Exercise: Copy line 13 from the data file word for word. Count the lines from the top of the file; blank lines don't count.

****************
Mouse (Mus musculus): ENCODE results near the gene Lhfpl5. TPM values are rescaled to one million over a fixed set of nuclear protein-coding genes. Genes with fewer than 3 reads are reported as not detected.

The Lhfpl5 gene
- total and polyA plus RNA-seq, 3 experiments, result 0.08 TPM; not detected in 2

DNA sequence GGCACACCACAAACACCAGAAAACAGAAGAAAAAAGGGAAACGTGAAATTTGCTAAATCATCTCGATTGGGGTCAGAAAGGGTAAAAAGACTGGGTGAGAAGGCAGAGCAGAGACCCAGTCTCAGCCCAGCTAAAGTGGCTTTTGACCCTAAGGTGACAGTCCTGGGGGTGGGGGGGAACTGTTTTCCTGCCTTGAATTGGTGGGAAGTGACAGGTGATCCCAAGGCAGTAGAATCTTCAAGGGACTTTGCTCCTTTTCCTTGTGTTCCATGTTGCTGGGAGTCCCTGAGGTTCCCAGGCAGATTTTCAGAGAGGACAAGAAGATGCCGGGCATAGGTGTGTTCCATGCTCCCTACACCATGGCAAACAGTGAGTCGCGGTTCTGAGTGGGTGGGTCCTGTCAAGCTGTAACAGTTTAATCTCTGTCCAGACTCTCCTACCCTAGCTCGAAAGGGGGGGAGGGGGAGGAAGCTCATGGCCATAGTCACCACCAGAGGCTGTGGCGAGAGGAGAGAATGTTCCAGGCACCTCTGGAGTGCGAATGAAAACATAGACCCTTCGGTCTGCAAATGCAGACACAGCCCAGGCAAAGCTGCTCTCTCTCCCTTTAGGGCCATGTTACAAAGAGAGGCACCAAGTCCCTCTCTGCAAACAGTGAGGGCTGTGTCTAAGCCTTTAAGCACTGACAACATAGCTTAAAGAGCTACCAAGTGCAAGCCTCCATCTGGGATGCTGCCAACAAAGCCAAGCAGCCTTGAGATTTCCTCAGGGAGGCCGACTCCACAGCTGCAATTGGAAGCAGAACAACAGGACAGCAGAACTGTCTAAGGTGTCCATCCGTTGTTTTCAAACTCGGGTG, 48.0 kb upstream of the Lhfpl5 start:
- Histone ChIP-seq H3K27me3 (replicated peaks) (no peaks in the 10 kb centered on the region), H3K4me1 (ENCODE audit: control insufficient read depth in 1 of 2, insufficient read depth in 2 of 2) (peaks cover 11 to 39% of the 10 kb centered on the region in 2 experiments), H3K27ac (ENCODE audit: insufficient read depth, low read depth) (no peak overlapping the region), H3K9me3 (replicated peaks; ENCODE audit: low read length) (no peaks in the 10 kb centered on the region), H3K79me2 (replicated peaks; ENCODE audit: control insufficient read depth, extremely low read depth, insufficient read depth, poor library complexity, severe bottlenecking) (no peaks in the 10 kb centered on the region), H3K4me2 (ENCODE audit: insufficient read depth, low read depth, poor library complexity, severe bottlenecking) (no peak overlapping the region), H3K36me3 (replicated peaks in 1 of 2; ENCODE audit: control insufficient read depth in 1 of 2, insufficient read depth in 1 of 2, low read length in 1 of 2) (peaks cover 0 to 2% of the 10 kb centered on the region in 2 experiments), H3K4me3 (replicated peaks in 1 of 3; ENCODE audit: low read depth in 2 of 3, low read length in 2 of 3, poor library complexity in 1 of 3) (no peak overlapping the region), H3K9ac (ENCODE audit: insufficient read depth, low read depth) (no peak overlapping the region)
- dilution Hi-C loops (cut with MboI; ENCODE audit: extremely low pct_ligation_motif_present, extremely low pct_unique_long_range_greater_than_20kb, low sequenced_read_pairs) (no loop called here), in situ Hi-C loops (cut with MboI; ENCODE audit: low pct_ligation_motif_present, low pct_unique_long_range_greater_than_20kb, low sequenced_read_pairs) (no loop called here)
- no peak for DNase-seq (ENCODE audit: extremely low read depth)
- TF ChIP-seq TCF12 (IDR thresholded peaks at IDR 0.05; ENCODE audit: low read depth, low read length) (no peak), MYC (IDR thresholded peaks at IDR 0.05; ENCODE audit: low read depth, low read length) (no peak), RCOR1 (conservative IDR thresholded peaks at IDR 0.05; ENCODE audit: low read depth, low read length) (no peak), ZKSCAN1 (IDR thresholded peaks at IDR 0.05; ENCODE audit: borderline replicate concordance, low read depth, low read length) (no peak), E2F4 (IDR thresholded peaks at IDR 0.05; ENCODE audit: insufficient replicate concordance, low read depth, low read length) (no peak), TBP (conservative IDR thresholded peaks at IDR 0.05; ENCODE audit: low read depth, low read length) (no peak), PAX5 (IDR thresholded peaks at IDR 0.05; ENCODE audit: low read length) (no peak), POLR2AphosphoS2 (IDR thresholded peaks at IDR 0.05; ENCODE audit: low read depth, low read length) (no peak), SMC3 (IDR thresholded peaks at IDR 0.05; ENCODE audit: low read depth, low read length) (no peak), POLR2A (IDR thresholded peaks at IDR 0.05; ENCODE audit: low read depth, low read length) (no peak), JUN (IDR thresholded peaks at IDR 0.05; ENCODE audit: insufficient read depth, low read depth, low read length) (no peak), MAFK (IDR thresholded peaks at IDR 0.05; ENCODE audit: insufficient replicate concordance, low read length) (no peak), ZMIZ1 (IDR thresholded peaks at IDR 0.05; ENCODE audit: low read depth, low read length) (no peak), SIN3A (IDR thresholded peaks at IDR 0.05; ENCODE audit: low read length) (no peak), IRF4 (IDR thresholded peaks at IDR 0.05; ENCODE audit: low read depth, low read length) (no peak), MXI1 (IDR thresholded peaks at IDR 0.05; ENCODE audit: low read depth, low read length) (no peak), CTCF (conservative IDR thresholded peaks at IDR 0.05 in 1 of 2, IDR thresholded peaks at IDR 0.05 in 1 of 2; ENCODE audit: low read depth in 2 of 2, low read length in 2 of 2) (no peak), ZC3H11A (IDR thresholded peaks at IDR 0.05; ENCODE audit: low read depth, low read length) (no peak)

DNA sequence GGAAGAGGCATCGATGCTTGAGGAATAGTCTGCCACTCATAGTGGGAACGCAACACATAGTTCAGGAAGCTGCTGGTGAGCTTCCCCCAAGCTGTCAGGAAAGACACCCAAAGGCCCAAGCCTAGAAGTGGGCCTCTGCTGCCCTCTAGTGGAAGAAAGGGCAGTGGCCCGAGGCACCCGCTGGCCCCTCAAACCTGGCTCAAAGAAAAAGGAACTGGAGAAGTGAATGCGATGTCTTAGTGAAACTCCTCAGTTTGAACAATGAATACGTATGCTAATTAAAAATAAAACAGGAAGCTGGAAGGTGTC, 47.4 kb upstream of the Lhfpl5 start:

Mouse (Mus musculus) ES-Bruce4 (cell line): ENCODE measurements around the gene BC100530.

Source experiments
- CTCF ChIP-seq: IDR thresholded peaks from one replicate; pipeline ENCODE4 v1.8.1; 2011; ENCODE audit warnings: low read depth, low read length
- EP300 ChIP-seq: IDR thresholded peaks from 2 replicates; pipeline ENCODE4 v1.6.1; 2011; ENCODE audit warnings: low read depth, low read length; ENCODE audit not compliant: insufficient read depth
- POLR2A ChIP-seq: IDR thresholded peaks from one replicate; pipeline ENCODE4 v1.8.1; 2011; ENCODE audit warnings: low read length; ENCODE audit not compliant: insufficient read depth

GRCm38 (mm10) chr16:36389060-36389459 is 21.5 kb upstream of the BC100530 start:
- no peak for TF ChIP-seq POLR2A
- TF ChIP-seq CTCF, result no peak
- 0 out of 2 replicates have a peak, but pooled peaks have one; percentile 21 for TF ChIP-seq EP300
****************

- EP300 ChIP-seq: IDR thresholded peaks from 2 replicates; pipeline ENCODE4 v1.6.1; 2011; ENCODE audit warnings: low read depth, low read length; ENCODE audit not compliant: insufficient read depth